1820.] Occurrences m London and its Vicinity. 167* the moment would permit, the Magistrate exclamations of a similar nature. When committed the prisoners for further exa he arrived at Bow-street, he was first taken mination on Friday; and they were thep into the public office, but subsequently inplaced in hackney-coaches, two prisoners to a private room, where he was heard unbeing placed in each coach, accompanied guardedly to say, that he knew he bad by two police officers, with two soldiers be. killed one man, and he ooly hoped it was bind and one on the box, and the whole Stafford,' meaning Mr. Stafford, the Chief cavalcade escorted by a strong party of Clerk of the office, to whose unremitting the Coldstream Guards on foot.

exertions in the detection of public delinThe following morving an extraordinary quents too much praise cannot be given. Gazette was issued, offering 10001. for the Mr. Biroie, baving taken a short examina. apprehension of Arthur Thistlewood. He tion of the prisoner, sent hiin to Whiteball, was taken by Bishop and a party of police to be examined by the Privy Council. officers, about 12 o'clock the same day, at Here the crowd was as great as that which No. 10, White-street, in Little Moor had been collected in Bow-street. Perfields.

sons of the highest rank came pouring The house is kept by a person named into the Home Office, to learn the partiHarris, who is foreman to a letter

culars of what had transpired. The arrest founder; at the time of the apprehension of Thistlewood was heard with infinite saHarris was from home, and supposed to tisfaction. He was placed in a room on be at his work; but the officers took his the ground floor, and vast numbers of wife with them to Bow-street. The house persons were admitted in their turn to see is full of lodgers; none of whom were aware bim. His appearance was most forbidof Thistlewood being on the premises tillthe ding : bis countenance, at

times unofficers entered; nor was he ever seen there favourable, seemed now to have acquired before.

an additional degree of maligojiy: his The following are circumstantial parti- dark eye turned upon the spectators as culars of Thistlewood's arrest. At 9 o'clock they came in, as if he expected to see in the morning, Lavender, Bishop, Ruth some of his companions in guill, who he ven, Salmon, and six of the patrole, were had heard were to be brought thither. He dispatched ; and, arriving at the house, drank some porter that was handed to three of the latter were placed at the front, bim, and occasionally asked questions, and three at the back door, to prevent es principally as to the names of the persons cape. Bishop observed a room on the who came to look at him. Then he asked, ground floor, the door of which he tried to To what gaol he should be sent ?--he open, but found it locked. He called to a hoped not to Horsham.' (This was the woman in the opposite apartment, whose place in which he was confined in consename is Harris, to fetch him the key. She quence of his conviction for sending a hesitated, but at last brought it. He then challenge to Lord Sidmouth.) opened the door softly. The light was At two o'clock he was conduoted before partially excluded, from the shutters being the Privy Council. He was still handshut; but he perceived a bed in a corner cuffed, but mounted the stairs with ala. and advanced. At that instant a head was crity. On entering the Council-chamber gently raised from under the blankets, and he was placed at the foot of the table. the countenance of Thistlewood was pre He was then addressed by the Lord Chansented to his view. Bishop drew a pistol, cellor, who informed him that he stood and presenting it at him, exclaimed, “Mr. charged with the twofold crime of treason Thistlewood, I am a Bow-street officer; and murder, and asked him whether he you are my prisoner:' and then, 'to make had any thing to say sor himself ? He assurance double sure,' he threw himself answered, that' he should decline saying upon him.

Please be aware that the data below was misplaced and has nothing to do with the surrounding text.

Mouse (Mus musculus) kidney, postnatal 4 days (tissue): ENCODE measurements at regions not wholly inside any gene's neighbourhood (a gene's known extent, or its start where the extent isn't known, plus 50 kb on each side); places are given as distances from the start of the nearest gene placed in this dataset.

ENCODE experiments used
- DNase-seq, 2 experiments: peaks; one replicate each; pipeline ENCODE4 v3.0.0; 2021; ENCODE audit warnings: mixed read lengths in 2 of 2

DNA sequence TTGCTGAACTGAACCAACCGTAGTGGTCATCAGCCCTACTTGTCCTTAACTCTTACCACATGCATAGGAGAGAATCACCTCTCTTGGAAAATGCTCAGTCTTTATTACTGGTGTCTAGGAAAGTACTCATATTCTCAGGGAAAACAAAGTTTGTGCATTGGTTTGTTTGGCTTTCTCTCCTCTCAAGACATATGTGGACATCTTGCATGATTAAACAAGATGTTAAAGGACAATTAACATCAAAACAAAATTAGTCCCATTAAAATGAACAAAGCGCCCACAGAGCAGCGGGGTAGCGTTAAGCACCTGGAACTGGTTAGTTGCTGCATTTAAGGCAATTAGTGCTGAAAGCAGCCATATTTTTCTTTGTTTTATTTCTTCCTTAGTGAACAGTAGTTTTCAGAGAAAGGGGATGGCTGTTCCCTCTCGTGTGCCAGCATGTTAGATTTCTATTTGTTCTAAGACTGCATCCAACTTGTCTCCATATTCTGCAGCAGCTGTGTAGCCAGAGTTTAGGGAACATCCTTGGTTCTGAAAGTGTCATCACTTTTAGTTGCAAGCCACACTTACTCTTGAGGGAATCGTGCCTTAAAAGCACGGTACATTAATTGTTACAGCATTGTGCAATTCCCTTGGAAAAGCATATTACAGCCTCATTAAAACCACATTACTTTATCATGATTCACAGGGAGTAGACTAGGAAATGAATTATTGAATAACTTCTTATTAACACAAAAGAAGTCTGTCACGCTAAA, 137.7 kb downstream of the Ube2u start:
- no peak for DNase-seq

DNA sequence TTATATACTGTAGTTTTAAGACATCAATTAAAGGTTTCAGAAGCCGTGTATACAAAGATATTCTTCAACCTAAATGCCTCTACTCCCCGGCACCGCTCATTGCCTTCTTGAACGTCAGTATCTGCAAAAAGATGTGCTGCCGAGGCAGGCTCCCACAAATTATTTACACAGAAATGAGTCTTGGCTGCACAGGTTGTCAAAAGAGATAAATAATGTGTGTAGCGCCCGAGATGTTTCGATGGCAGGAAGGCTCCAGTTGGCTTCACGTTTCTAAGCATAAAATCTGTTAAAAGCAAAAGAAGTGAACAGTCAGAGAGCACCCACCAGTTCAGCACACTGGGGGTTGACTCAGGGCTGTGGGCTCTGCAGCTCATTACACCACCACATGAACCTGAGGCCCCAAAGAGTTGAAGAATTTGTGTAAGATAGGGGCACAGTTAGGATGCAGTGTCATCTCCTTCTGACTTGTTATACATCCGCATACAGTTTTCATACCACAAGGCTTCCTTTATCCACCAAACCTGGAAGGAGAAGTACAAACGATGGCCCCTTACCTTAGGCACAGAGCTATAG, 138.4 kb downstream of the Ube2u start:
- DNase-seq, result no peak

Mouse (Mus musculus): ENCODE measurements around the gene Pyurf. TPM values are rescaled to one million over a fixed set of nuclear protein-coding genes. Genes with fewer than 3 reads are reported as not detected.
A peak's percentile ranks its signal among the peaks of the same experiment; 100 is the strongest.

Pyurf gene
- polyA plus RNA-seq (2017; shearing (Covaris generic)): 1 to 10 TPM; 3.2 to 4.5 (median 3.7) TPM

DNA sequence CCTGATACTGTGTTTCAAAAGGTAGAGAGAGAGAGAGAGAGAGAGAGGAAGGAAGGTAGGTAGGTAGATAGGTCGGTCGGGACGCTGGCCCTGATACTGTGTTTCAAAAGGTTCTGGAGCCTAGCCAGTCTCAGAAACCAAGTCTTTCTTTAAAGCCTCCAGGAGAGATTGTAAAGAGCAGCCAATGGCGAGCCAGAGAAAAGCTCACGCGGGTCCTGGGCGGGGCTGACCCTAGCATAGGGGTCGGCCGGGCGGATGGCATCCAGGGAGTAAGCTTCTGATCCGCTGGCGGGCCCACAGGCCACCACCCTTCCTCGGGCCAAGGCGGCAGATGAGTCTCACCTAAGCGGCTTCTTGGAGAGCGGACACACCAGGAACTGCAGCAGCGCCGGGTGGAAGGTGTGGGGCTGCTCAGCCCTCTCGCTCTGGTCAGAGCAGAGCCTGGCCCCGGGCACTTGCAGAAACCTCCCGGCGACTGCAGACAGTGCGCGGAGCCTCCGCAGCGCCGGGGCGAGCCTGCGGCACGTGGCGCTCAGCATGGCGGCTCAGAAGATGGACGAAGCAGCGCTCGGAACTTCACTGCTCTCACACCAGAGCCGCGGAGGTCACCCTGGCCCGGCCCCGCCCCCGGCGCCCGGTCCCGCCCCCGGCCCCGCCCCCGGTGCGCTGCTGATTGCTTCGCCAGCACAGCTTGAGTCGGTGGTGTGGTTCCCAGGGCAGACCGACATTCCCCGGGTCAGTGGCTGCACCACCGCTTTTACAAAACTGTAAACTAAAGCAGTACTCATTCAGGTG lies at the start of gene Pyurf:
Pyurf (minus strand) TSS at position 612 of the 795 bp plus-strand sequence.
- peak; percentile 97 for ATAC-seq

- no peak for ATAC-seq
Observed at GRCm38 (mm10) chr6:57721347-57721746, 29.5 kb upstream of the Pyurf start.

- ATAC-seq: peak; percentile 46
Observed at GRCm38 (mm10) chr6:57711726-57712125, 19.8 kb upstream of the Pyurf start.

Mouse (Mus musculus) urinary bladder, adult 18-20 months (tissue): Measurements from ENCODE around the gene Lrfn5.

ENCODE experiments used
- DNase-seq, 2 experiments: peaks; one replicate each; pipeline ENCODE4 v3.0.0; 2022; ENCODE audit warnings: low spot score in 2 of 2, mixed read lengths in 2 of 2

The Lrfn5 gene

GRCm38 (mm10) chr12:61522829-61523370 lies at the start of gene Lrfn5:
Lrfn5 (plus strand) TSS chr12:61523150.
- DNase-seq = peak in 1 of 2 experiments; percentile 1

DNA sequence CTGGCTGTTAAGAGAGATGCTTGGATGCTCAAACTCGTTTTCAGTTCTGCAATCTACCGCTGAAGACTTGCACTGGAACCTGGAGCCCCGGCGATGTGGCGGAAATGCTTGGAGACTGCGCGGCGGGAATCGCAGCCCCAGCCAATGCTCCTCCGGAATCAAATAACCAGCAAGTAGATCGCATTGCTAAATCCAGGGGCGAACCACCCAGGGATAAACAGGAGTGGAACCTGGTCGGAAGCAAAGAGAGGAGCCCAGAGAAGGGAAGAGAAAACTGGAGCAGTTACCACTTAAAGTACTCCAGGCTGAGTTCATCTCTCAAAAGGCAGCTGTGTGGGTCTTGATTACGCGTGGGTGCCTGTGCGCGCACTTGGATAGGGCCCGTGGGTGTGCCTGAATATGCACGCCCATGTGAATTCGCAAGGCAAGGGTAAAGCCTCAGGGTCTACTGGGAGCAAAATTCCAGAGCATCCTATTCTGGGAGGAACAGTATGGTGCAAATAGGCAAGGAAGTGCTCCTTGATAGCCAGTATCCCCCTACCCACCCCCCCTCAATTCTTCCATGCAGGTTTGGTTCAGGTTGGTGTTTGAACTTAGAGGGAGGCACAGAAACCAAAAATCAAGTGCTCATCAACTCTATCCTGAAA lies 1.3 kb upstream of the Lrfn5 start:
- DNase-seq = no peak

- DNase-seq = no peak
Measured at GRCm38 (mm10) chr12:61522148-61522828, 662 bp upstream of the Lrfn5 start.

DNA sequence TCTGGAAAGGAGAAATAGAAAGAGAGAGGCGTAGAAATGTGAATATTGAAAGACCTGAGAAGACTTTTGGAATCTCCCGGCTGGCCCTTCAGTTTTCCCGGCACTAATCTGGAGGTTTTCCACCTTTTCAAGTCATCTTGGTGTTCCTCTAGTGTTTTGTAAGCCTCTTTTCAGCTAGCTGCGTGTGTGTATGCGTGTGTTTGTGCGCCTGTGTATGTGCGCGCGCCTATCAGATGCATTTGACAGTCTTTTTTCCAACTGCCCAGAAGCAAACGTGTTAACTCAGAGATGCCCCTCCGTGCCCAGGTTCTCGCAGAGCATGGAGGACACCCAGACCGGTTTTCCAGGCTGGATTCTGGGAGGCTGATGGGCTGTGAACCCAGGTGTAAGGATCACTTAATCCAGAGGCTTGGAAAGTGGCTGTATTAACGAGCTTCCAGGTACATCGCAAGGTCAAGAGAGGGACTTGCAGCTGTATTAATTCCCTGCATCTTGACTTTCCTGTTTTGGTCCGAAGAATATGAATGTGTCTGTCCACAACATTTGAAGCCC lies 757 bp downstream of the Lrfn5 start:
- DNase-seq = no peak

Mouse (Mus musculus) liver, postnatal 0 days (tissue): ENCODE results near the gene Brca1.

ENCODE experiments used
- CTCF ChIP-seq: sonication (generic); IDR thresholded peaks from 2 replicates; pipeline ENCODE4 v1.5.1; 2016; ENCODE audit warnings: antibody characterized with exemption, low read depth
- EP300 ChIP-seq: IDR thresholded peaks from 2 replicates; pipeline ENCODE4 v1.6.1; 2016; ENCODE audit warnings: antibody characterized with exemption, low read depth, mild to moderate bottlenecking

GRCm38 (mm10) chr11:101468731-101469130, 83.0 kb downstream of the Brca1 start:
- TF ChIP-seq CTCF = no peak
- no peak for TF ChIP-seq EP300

Thistlewood said, he would any thing on that occasion. He was then make no resistance. Lavender, Ruthven, committed to Coldbath-fields prison. and Salmon, were then called, and the pri The other prisoners, apprehended the souer was permitted to rise. He had his night before, were likewise taken before breeches and stockings on, and seemed the Privy Council, and recommitted. much agitated. On being dressed, he was addition to the Cabinet Ministers, there handcuffed. In his pockets were found were present, Viscount Palmerston, the some ball-cartridges and Aints, the black Lord Chief Baron of the Exchequer of girdle, or belt, which he was seen to wear Scotland, Sir William Scott, Mr. Sturges in Calo s:reet, and a sort of military silk Bourne, the Attorney and Solicitor-Gene. sash. A hackney coach was then seut for, ral, Sir John Nicholl, &c. They continued and he was conveyed to Bow-street. In in examination of the prisoners will past his way thither he was asked by Bishop six o'clock, when the prisoners, who had what he meant to do with the ball car been kept in separate rooms, were retridges? He declined answering any ques moved in hackney-coaches to the House tions. He was followed by a crowd of per of Correction, escorted by a parıy of the sons, who repeatedly cried out, “ Hang the Life Guards, amidst the execrations of villain! hangihe assassiu!' and used other those assembled round, und Thistlewood